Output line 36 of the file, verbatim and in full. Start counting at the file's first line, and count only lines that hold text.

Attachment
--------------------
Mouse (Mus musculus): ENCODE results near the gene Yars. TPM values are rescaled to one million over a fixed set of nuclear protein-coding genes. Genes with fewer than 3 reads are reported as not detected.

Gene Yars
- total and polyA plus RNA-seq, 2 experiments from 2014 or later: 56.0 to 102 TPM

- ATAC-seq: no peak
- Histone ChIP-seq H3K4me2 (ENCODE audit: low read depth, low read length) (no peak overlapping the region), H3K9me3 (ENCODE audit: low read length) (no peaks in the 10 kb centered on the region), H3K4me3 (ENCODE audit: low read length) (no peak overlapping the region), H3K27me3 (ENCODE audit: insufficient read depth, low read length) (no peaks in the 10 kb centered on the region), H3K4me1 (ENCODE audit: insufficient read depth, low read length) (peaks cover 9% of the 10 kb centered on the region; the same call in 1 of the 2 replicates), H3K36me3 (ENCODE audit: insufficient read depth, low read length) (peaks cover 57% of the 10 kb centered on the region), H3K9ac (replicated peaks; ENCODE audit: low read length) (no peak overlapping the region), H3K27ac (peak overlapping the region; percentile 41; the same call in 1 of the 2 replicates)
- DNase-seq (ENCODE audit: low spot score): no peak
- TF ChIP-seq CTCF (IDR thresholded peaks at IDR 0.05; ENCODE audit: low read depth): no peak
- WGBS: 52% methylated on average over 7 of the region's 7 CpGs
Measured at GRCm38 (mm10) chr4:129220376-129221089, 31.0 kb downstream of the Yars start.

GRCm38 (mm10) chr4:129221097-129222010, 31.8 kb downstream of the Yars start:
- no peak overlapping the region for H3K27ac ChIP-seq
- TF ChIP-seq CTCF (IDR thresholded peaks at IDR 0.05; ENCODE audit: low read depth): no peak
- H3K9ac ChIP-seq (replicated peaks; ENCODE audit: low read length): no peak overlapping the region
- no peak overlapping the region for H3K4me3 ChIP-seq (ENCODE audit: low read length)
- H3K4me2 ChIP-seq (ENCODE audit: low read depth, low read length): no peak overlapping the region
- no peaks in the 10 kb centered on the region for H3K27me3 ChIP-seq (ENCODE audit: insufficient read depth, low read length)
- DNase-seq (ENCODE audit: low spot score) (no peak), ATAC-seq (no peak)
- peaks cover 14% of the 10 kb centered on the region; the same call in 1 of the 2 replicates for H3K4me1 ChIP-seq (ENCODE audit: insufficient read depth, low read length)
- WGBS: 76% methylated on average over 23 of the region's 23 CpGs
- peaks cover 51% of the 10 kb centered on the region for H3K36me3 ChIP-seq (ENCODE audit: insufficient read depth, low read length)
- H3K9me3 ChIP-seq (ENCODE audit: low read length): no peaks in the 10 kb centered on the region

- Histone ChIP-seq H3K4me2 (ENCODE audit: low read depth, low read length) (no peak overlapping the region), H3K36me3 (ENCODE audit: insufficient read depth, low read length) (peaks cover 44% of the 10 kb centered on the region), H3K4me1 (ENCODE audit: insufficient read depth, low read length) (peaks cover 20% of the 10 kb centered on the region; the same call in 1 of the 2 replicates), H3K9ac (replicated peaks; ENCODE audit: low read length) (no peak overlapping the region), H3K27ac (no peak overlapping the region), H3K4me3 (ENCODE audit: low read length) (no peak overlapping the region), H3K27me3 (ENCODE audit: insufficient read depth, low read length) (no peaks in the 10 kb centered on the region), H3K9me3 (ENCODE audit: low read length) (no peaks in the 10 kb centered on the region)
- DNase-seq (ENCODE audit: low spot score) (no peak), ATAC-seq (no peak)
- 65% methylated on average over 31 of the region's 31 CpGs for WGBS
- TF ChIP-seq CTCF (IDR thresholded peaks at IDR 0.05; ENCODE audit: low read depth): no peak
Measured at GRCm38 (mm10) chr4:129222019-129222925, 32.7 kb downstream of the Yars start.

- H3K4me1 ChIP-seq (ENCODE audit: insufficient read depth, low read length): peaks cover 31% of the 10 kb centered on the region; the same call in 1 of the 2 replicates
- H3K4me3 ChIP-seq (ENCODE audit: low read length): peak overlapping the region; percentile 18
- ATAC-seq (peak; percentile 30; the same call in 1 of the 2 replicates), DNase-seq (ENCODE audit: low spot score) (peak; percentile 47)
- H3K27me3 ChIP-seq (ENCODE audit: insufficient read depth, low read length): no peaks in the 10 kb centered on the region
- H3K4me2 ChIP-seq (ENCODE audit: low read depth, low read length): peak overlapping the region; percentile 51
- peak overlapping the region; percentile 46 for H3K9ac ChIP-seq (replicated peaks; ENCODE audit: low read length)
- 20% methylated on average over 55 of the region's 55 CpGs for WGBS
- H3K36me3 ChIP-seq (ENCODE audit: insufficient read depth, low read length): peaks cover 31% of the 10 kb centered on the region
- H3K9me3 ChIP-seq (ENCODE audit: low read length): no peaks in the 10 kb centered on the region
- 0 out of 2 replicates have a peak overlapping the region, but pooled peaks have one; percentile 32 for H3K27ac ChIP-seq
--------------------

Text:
- 0 out of 2 replicates have a peak overlapping the region, but pooled peaks have one; percentile 32 for H3K27ac ChIP-seq